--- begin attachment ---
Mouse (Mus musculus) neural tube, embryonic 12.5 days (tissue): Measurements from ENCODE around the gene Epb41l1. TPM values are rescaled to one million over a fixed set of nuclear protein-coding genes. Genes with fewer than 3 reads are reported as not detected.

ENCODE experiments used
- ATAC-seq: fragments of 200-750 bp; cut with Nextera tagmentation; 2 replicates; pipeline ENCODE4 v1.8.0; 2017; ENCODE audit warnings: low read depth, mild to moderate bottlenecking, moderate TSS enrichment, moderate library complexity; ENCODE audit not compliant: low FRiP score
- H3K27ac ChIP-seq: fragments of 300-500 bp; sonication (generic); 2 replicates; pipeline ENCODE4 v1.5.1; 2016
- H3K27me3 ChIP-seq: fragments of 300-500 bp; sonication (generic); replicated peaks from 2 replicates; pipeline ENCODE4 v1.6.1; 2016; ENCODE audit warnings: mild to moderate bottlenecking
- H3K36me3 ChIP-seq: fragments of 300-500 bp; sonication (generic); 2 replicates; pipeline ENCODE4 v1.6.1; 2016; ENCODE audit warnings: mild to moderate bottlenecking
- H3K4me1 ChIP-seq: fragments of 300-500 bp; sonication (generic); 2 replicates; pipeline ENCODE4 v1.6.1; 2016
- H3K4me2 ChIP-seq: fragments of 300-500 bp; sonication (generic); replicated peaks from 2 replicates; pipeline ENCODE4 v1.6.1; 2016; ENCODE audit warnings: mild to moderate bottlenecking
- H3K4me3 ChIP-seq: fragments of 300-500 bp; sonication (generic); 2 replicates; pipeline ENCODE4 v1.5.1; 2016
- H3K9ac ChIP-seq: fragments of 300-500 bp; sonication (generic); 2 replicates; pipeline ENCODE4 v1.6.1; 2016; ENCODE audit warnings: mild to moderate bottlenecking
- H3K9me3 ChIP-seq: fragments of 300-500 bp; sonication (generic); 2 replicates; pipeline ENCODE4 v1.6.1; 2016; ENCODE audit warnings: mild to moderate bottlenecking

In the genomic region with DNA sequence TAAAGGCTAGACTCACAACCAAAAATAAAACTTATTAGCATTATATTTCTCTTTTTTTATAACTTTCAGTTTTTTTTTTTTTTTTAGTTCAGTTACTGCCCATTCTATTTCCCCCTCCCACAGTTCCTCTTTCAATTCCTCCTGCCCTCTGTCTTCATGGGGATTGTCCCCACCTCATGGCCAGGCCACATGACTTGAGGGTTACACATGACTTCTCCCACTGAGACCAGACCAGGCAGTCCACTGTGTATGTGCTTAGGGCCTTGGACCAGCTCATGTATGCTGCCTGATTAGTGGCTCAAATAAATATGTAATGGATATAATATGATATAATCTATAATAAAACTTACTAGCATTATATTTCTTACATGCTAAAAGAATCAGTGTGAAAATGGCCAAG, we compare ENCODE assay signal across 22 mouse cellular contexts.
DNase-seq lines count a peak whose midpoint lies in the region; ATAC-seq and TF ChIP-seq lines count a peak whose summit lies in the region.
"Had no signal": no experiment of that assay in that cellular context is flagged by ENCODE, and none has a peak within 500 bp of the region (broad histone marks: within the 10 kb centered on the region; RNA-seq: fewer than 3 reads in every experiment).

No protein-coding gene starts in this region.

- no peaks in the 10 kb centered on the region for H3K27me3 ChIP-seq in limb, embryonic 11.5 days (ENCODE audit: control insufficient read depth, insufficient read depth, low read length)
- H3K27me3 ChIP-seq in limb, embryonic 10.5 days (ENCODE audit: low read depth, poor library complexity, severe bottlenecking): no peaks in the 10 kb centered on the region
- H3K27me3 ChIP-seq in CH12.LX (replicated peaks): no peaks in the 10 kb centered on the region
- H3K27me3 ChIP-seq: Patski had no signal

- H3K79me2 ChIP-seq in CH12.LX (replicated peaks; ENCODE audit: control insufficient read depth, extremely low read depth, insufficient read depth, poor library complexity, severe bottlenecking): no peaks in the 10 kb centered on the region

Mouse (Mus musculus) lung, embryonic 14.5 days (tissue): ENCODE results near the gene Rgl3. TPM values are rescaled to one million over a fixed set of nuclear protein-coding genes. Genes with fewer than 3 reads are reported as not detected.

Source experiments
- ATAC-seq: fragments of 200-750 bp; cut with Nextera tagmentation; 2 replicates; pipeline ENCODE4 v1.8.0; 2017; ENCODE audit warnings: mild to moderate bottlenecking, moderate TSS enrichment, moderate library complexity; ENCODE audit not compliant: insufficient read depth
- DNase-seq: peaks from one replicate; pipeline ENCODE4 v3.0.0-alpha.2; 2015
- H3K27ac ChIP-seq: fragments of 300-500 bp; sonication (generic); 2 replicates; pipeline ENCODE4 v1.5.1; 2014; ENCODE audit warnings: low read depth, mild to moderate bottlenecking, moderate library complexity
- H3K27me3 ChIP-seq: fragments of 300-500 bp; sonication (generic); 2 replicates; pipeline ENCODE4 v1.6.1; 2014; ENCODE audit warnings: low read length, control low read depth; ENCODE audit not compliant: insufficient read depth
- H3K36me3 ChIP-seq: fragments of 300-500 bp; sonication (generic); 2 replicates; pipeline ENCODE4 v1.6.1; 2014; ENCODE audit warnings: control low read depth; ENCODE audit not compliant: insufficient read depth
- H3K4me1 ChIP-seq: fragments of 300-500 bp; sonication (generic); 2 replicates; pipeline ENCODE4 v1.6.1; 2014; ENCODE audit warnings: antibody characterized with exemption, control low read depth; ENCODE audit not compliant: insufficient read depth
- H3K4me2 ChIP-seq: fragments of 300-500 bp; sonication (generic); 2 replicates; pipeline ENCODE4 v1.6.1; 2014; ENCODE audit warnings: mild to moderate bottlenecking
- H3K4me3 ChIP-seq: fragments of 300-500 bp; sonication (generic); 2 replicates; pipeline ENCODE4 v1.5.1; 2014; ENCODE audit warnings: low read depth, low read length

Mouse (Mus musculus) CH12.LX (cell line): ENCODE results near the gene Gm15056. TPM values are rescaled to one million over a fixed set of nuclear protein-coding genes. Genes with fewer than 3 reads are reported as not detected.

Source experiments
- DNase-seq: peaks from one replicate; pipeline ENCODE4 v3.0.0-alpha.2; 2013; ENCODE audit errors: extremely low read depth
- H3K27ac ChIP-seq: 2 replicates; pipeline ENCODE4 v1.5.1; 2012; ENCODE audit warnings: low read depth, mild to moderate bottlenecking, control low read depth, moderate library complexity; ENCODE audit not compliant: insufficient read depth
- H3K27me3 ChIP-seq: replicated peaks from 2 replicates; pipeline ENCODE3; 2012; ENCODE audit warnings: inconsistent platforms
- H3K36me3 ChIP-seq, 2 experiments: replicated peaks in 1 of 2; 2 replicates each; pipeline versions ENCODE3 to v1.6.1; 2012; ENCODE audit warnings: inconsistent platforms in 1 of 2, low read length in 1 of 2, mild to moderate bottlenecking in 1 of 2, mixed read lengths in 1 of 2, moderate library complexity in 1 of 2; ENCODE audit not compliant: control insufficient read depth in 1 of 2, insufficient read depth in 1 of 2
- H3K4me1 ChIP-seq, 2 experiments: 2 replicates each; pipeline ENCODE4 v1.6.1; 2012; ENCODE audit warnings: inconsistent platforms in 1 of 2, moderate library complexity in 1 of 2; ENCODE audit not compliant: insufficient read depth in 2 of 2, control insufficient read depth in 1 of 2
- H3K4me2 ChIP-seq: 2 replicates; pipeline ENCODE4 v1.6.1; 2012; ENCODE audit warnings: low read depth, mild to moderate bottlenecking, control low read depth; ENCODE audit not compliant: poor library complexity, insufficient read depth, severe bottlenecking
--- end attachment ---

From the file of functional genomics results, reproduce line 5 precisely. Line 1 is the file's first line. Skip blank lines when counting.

- H3K27me3 ChIP-seq: fragments of 300-500 bp; sonication (generic); replicated peaks from 2 replicates; pipeline ENCODE4 v1.6.1; 2016; ENCODE audit warnings: mild to moderate bottlenecking